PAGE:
How to Mine Ethereum
Ethereum mining can be a wonderful way to understand what cryptocurrency is all about as well as gaining integral technical knowledge while earning a consistent profit. Before starting it’s imperative to learn how to mine Ethereum and read at least a couple of guides about the subject.
Ethereum by design depends on proof of work, aka mining. This means that individual users completely provide computing power in order to validate blocks as well as transactions. When this happens, Ethereum or ETH is earned during the process.
While Bitcoin was the first cryptocurrency to introduce mining, it has become increasingly difficult to earn money from bitcoin mining. It is for this reason that Ethereum mining became a captivating alternative for cryptocurrency users, especially for the computer components used in mainstream computing.
While higher hash rates can provide increased revenue, it is still crucial to consider things such as electricity efficiency, depreciation, and upfront costs. It is surprising to some to know that it could take years to recoup the upfront capital of any device either an ASIC or a GPU.
A major disadvantage is that ASICS quickly becomes obsolete. It is even possible for an ASIC to become useless if developers choose to change the mining protocol associated with Ethereum.
Even if this is not the case and an intentional change is not made, manufacturers of ASIC tend to have trouble publishing updated firmware.
Compared to ASICs, GPUs will always have a resale value thanks to the fact that they can be useful for system performance and gaming in general.
That being said, continuous mining could result in the GPUs wearing out, especially if they do not get adequate cooling and proper maintenance. That being said, they are still a lot easier to resell compared to ASICs because they have other use cases besides cryptocurrency mining.
Ethereum can be mined using previous generation, low end, or even integrated GPUS. Nevertheless, the profit margin for that setup is bound to be quite small.
Moreover, electric costs could cause your ethminer rig to lose you more money than you make overall. This is why you have to know what your electricity expenses are going to be before you start.
Things to remember before starting your own Ethereum mining rig
Should you decide to be an ethminer and create numerous rigs to boost your ethash, it is best to stick to one brand of PSU or power supply unit.
This enables you to have additional cables that can be used on any of the other systems should a need arise. So long as your system can meet the prerequisites and comes with 1 3 gig ram GPU, you should be able to mine Ethereum.
You might consider using a gaming laptop as your rig given that they tend to have high-end cards. However, this would be the wrong thing to do given that mining would generate considerable heat and that could impact other aspects of the laptop. For this reason, it is always best to use a desktop build.
Setting up your mining rig as an ethminer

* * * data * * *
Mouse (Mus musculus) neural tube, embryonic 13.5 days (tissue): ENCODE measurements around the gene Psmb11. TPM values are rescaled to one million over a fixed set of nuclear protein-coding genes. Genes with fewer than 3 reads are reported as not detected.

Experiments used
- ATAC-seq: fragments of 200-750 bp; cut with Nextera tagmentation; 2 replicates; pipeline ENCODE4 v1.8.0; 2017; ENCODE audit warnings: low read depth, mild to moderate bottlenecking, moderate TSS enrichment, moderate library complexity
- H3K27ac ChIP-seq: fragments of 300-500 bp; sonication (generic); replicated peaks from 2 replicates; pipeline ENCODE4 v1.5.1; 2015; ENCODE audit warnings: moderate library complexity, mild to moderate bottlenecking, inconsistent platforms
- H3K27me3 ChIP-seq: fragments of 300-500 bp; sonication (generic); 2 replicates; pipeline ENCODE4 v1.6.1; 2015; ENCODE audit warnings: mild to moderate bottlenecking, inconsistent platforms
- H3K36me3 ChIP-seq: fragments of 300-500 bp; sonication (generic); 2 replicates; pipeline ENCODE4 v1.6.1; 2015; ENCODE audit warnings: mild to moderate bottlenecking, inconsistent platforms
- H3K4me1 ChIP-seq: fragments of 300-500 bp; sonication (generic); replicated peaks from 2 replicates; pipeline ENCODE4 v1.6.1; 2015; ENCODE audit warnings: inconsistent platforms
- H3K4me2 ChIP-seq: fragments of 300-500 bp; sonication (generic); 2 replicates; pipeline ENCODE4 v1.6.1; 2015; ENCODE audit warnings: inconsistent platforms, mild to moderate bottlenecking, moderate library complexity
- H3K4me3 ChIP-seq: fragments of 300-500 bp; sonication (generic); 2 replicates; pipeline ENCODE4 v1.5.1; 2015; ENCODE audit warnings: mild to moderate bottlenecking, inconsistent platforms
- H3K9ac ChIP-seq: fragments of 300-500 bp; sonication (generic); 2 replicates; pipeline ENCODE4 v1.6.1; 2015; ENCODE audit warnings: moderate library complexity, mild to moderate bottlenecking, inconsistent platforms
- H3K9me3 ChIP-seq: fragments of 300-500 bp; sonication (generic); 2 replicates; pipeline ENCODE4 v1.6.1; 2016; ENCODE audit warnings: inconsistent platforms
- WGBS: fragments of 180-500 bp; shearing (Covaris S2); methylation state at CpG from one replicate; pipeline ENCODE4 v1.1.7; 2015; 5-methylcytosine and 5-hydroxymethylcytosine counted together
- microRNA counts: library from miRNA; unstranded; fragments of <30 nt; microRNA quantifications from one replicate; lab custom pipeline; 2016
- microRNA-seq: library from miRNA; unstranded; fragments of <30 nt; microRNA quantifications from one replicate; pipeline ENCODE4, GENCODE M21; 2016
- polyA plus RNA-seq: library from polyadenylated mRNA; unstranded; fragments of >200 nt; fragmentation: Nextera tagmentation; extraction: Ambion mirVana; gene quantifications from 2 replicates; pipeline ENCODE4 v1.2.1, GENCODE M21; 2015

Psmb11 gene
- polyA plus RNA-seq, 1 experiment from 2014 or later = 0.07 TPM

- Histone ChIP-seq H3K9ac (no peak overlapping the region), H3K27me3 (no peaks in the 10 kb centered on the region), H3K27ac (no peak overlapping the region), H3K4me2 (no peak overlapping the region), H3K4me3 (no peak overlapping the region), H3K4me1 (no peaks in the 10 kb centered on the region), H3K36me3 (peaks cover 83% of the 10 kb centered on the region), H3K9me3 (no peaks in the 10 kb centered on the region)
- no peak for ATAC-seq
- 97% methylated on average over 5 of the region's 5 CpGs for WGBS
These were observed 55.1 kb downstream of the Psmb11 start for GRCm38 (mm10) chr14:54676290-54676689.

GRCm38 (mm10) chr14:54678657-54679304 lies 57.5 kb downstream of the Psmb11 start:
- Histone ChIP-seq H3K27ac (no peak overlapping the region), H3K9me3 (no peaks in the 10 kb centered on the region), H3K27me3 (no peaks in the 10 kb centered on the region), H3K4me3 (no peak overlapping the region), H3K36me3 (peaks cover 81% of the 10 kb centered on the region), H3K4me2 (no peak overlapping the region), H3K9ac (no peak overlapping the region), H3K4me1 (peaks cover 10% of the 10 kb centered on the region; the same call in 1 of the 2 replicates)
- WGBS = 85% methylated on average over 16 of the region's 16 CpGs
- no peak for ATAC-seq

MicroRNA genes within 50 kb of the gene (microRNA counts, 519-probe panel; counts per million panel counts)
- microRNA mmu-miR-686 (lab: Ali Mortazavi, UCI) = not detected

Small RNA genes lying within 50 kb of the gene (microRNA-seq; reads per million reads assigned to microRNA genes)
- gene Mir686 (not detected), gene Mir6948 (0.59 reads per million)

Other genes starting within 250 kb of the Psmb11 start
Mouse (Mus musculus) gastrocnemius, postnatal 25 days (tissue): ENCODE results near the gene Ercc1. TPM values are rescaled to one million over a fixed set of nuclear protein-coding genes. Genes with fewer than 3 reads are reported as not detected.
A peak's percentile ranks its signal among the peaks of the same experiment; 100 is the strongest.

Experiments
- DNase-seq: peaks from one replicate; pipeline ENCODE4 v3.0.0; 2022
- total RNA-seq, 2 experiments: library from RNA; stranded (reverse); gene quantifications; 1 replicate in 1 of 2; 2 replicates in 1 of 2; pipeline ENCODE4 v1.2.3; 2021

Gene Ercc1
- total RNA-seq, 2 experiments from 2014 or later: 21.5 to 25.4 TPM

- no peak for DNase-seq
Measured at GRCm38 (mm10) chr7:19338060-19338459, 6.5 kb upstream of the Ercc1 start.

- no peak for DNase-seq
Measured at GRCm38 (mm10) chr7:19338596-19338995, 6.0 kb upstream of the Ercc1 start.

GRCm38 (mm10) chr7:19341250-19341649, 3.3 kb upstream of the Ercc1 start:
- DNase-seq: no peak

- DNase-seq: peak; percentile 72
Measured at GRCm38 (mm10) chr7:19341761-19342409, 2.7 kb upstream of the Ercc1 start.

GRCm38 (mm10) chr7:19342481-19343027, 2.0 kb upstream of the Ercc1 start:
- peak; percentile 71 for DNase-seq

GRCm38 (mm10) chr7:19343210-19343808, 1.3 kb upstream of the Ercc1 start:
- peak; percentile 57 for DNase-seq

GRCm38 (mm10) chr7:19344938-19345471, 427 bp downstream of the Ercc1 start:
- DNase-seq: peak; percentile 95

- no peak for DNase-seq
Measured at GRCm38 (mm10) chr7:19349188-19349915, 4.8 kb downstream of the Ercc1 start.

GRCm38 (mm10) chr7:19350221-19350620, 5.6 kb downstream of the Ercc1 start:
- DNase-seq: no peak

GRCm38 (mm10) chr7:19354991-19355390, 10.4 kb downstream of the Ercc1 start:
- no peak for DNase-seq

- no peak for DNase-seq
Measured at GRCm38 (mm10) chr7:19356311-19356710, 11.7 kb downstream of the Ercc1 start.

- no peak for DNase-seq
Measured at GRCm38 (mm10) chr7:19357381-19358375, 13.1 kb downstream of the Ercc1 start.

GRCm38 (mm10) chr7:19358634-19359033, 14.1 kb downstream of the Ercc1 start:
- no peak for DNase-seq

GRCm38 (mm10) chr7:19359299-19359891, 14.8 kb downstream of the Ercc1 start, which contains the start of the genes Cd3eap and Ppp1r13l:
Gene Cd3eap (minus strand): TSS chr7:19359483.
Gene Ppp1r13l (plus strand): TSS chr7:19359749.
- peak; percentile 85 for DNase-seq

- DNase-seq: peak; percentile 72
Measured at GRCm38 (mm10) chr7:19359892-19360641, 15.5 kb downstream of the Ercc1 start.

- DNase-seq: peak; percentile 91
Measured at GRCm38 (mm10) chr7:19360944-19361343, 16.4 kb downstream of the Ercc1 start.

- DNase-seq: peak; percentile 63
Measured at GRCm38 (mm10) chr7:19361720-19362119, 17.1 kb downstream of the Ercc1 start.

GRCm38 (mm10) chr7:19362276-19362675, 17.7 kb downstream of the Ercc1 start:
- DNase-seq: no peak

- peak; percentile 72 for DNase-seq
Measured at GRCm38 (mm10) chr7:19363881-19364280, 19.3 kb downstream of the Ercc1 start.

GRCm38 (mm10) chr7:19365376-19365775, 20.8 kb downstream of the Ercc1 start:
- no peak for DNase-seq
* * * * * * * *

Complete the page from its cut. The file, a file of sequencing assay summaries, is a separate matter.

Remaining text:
When it comes to selecting the hardware you intend to mine with, you will have to experiment with quite a number of varying GPU selections. You should bear in mind that Nvidia cards are outperformed by AMD cars when it comes to cryptocurrency mining.
Your selected card should come with a minimum of 3 Gigs of ram. Anything less will hamper its ability to effectively mine Ethereum. The minimum ram requirement is down to the increasingly large directed acyclic graph or DAG file utilized by Ethereum’s proof of Work hashing process.
When it comes to the requirements of the operating system, you have to ensure that you use the latest iteration of Windows, which is Windows 10. Additionally, it has to be 64 bit.
While there are numerous Linux distributions, Windows is still the most seamless operating system to set up and have running as quickly as possible.
At this juncture, there isn’t a Macintosh version. Nevertheless, there are a couple of things you have to cover when creating your own mining rig
You will have to get a motherboard that comes with sufficient PCI-E slots in order to help support all the cards you intend to run. Should you utilize more than a single GPU, you will want to have a powered PCI-E riser that attends to every additional GPU.
This is why it is important to double or even triple-check that the power supply unit or PSU comes with a sufficient number of connections that support the GPUs you intend on running.
Additionally, you should also ensure that you have an overall wattage that cannot only support your entire system’s power draw but also leave you with a little buffer room.
This will involve you getting a low end or previous generation CPU that comes with 4 gigs of ram as a minimum. You also have to ensure that the RAM, CPU, and motherboard was chosen are all compatible.
It is also imperative that you remember to use a power button. Having a basic power button that can be connected to the motherboard’s headers enables you to switch the system off and on. You will require a standard mouse, monitor, and keyboard.